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Sunday, 16 April 2017

Painting A Cubist Abstract Landscape In Oils

When visiting the small town of Pitsane in Botswana, my friends made sure to take me round to see the Makgoro pans. After the recent rains, the pans were brimming with life and the water levels had increased tremendously. The vegetation were lush and green. I could not take enough photos. When left to my own devices, a couple of days later, I made use of the opportunity to paint these pans slightly different to how I had seen them. In today's blog I show you how to interpret a landscape differently from the reality and to then paint it the way you interpreted it. My choice for this version fell on an almost cubist (more geometric) abstract interpretation of the scene.


After making the original drawing, I would use Inktense blocks to lay down an initial colour for an underpainting, to establish the tonal values of the painting.


This is the landscape photo I would be working from on the computer screen. I will post a few more photos at the end of the blog, which you may feel free to use for your own paintings.


I opted to work on paper and chose Rolfes Gouache paper as my surface.


The paper has a repetitive grain of small holes. You will either hate it, or love it. Artists tend to be divided on this issue.


I use charcoal to draw my original sketch. Note how I've dealt with the clouds in the sky. The landscape has also been reduced to lines where water and land meet. The trees and shrubs have been turned into triangles and the rocks in the foreground have been given odd geometric shapes.


I brush the darkest charcoal powder away with a brush and leave myself a much lighter outline to work from.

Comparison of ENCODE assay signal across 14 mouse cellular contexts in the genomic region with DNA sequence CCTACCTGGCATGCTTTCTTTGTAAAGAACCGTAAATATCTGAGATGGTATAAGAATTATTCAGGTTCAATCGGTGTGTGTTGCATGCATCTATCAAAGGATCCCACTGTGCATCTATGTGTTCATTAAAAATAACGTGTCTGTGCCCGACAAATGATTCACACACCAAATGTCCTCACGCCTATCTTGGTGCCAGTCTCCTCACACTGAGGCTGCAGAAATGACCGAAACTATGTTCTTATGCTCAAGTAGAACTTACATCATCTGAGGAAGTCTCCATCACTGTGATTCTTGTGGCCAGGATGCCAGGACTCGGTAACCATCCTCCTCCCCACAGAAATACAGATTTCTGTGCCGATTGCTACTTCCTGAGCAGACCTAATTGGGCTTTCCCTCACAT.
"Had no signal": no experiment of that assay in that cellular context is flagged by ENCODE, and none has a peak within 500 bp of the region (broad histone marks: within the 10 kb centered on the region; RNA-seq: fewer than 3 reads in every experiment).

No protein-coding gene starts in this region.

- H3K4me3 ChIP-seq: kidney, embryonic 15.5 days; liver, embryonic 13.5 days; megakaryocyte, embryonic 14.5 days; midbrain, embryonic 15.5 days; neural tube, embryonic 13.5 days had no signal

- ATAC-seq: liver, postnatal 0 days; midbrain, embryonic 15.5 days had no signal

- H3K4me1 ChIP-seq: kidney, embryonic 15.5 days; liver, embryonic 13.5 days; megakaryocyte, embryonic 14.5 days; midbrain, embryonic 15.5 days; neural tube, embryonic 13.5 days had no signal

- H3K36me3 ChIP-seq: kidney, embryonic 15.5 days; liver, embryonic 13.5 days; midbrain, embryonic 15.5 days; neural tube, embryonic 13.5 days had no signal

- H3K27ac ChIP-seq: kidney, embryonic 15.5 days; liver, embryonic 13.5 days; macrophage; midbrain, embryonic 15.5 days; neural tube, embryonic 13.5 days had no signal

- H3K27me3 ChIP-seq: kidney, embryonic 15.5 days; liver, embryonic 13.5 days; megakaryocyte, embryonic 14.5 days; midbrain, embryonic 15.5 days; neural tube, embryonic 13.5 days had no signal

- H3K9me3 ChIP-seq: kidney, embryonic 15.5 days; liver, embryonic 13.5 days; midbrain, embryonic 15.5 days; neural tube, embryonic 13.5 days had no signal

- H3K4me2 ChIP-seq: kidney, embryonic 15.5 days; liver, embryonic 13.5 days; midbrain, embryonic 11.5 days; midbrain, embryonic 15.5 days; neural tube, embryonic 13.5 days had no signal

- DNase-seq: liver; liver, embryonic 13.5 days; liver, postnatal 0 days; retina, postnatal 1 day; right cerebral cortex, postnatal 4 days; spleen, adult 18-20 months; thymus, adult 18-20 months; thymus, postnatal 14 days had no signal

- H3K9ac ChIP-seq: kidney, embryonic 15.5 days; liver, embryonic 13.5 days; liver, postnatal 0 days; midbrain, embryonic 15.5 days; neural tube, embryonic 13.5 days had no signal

I then use Inktense to paint the indertones of the drawing. I love using Inktense rather than watercolours, as the colour is fixed once dry, where as water colours can be lifted again when re-whetted.


Once dry, I paint the first colour with a palette knife. I use very thin layers of paint and scrape the excess paint away with the palette knife.


I move well away from natural colours, opting to rather paint the emotion of the day, than the natural colours. In other words, I manage to portray my own joyous feelings about being there, in the painting.


The third colour I add is even warmer and brighter than the previous.


I add a calming blue to the scene. This is one of only a few colours I used that were not transparent. The transparent colours were all affected by the underpainting. The opaque colours were free of this interference. Bear this in mind in your own painting as well.


Some colours will need to repeat to satisfy the eye. As the colours are affected by the underpainting, it would not be a definitive repetition of colours, making the painting slightly more interesting than it would have been otherwise.


I then allow the water to reflect at least part of the sky.


I opt to use a very vibrant and optimistic orange where I was ran around, fascinated by the myriad of different stones and rocks.


I gave free reign to my emotional experience when choosing these bright and happy colours in the foreground.


Even bright colours need to be cooled down and I achieved this by adding purple, which is a compromise on blue.


Be sure to repeat the colours of the rocks as there certainly will always be more rocks than one, of every type, in any location.


Add enough cool colour to balance a warm painting. You do not wish to overwhelm your viewers.


Some neutral colours are always a good idea, even in an abstract work.


Continue adding colours until you are satisfied with the results.


I kept the colours on the trees and shrubs more natural to ground the painting a little.


I only made sure that I used three distinct shades of green.


The finished painting is far removed from the original. but manages to convey my feelings brilliantly. It speaks of a simpler life which has been stripped of its intricacies and hardships. It also conveys a positive and happy experience through the liberal use of bright colours. Is it my favourite painting? No. Did it achieve to communicate what I wanted to say? Yes. That is important. Art is a means of communication and this picture speaks my language. Be sure to look out for more photo references to use at the end of the blog.


Marietjie Uys (Miekie) is a published author. You can buy the books here:
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